Viking Sky Cruise Review by OkieCruiser49: Viking Sky Paris to Prague
Viking Sky Paris to Prague
We just returned from a great Viking "Cities of Light" river cruise on the Viking Sky. We have done ocean cruising before, but this was our first river cruise. If you're thinking about a river cruise, remember that it's different in several aspects:
1) It's small-scale. Less than 200 passengers. One restaurant and one seating for meals. No climbing walls, swimming pools, etc. The facilities on the ship are first class, but they're limited compared to a megaship.
2) You'll be cruising with an older crowd. On our cruise there were perhaps two couples under 50 and 3 or 4 teenagers cruising with their grandparents. You will be with seasoned travelers. Everyone we met had cruised before, and most had toured Europe. However, it was the first river cruise for most.
3) Activities are generally limited to tours and socializing. A typical day would be cruising half the day and visiting a town or city for the other half. Town visits typically consisted More of a two hour tour with a local guide and a couple of hours of free time to explore on one's own. There were shipboard activities--lectures, cooking demonstrations, local bands, etc., but no non-stop activities.
There are probably other differences, but those are ones that stand out. Now on to the review.
We really liked this cruise. We felt that Viking really "took care of business." Service was great, and there were no surprises. Anything that Viking could control was well handled. Food was great, and portion sizes were ample, but not huge. Wine and beer flowed freely at lunch and dinner. Although cruisers were older, most were active and had no issues on excursions. We enjoyed being with our mature peers (we're 63 and 60 respectively) who were generally friendly and interesting.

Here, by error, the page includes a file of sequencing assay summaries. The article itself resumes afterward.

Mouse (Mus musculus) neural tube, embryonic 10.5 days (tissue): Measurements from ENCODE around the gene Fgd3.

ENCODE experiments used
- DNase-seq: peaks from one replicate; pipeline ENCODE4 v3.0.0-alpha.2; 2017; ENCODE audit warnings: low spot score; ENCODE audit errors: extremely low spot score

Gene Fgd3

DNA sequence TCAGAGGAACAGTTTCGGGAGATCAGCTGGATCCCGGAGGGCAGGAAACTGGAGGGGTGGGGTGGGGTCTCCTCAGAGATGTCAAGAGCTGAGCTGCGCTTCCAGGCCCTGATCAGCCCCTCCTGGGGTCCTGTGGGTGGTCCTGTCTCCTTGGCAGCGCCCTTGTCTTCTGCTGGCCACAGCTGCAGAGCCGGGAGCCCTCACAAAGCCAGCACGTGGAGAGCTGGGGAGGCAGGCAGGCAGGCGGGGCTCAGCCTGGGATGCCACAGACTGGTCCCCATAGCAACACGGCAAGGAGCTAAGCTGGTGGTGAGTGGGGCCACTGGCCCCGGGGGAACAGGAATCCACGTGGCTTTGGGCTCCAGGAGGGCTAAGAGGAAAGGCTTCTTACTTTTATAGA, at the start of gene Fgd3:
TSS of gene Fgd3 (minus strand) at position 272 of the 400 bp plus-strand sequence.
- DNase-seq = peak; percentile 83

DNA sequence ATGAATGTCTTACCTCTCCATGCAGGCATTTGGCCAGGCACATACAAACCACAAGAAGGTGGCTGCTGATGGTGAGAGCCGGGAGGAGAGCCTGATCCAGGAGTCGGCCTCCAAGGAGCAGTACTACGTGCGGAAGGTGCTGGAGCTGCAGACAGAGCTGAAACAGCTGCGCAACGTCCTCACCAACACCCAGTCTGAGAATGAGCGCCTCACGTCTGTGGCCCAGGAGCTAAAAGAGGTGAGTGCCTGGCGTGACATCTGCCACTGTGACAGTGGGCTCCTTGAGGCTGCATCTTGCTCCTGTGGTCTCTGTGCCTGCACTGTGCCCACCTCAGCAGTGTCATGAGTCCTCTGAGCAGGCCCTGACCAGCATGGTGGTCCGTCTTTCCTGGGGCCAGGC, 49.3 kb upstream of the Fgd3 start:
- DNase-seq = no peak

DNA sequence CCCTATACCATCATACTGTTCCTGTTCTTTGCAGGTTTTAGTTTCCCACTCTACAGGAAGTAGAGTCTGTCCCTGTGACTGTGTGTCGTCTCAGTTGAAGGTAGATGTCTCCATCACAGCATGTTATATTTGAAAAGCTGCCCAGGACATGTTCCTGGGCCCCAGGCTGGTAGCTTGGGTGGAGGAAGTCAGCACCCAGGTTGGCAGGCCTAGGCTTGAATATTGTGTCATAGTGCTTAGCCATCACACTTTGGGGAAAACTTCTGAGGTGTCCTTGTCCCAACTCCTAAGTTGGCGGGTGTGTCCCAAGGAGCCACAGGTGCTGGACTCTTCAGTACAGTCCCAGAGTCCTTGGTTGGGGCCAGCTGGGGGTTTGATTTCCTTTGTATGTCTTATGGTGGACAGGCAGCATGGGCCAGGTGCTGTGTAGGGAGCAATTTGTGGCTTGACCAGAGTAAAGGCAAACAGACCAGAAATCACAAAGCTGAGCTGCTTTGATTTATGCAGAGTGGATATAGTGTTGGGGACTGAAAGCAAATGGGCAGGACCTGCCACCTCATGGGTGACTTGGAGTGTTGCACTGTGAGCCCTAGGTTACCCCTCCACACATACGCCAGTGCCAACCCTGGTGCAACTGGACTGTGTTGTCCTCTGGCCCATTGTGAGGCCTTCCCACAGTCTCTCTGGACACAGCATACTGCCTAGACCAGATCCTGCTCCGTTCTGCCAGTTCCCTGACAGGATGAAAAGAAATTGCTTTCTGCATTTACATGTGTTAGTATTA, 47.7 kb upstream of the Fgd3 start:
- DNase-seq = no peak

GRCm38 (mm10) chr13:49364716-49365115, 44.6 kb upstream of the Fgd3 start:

We are already planning our next Viking cruise (Amsterdam to Budapest??).
The Viking Sky:
The Sky is an older ship, but has been very well maintained. It's one of the few Viking ships with a small swimming pool, but it was too cool in early June to use it. Our 151 sq. ft. stateroom was plenty big, and we enjoyed looking out or window (no balconies on the Sky) and watching Germany pass by. The only real indication of the ships age was the 13" television--the newer longships have large flat screen televisions. We didn't use it much, but it was nice to check the news with CNN, MSNBC, or the BBC occasionally. There were 3 outlets on the room. One was taken for charging the Quietvox audio devices used on all the city tours. WiFi worked very well, given the fact that it's not going to be available in locks, under low bridges, etc. I was surprised the good speed and responsiveness in general. Each passenger gets an ID and password, and a few laptops are available for checkout.
The public areas were well-appointed. The lounge served as a primary place for people to hang out on rainy days or days when the upper sun deck was closed due to low bridges (on the Trier to Nuremberg tour, the upper deck was closed from the time we entered the Main until we reached Nuremberg). The bar was generally open, and the onboard musician seemed to be there almost all the time. The restaurant is on the lower deck, so when you're eating, your feet are just about at water level as you look out onto the river.